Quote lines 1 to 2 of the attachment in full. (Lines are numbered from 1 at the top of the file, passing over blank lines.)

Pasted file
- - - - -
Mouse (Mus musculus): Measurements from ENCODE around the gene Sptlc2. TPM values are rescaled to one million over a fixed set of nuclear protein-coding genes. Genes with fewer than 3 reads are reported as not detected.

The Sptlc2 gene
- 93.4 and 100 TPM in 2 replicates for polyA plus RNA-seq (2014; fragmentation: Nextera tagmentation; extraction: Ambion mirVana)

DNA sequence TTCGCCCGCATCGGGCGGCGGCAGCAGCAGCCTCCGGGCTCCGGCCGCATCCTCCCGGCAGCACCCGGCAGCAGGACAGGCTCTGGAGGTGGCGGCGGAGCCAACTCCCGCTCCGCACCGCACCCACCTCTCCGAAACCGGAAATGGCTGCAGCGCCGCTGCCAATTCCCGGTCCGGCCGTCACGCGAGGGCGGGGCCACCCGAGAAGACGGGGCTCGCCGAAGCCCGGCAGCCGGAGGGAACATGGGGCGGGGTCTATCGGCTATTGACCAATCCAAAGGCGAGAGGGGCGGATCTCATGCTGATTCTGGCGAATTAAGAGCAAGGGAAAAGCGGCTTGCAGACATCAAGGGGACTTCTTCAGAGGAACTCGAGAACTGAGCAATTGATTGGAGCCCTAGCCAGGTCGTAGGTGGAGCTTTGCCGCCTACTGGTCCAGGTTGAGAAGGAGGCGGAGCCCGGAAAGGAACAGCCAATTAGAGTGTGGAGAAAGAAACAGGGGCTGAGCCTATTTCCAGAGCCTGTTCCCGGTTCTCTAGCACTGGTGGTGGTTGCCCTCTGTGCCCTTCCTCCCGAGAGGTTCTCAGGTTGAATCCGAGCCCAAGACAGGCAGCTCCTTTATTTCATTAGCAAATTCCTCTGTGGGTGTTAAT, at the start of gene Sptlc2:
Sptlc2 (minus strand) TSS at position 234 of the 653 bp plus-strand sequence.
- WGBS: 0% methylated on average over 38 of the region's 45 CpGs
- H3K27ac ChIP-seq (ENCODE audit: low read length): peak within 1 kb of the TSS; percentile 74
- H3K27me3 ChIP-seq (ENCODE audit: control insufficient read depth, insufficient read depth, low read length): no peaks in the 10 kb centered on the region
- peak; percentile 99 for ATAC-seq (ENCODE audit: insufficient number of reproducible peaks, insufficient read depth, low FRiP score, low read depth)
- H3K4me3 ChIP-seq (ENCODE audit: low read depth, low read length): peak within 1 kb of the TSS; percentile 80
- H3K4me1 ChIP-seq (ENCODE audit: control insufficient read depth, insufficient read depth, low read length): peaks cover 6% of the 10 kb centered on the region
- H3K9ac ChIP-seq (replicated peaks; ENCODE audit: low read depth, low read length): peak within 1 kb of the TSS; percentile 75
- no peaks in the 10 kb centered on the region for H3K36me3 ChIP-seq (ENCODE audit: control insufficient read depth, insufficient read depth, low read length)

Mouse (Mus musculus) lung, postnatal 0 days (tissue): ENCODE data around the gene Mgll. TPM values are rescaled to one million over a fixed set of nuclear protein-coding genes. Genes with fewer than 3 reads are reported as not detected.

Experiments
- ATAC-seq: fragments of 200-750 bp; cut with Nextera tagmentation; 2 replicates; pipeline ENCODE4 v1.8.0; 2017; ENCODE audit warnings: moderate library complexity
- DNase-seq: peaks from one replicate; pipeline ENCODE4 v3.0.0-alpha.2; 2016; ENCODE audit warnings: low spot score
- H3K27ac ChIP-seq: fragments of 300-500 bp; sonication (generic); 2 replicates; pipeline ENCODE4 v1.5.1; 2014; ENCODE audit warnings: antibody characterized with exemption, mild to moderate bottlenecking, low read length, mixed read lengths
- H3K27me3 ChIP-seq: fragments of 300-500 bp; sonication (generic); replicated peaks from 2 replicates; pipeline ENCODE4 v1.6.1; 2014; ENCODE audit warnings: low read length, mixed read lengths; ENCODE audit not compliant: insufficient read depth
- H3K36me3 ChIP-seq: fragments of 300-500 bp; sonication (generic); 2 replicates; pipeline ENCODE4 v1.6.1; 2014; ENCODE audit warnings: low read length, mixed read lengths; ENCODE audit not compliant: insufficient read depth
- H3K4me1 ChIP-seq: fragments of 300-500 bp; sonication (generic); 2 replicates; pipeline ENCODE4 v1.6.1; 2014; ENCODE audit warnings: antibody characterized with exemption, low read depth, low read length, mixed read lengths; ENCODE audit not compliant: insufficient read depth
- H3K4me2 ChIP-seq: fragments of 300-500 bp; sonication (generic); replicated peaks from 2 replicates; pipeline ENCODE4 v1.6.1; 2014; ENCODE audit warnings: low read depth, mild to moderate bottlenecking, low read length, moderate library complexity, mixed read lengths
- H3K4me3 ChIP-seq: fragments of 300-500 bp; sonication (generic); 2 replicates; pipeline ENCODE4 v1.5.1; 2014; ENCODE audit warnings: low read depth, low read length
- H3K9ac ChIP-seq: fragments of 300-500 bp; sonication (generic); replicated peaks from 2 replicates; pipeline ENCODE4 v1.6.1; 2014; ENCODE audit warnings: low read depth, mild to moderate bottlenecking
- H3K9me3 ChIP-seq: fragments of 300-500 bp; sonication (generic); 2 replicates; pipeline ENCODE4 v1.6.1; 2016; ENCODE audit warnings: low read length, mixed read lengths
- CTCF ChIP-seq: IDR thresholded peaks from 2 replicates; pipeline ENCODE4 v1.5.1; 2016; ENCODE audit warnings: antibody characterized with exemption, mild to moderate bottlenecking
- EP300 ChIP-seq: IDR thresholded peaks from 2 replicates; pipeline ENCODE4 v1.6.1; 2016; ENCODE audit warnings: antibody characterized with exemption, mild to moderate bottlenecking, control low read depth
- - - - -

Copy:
Mouse (Mus musculus): Measurements from ENCODE around the gene Sptlc2. TPM values are rescaled to one million over a fixed set of nuclear protein-coding genes. Genes with fewer than 3 reads are reported as not detected.

The Sptlc2 gene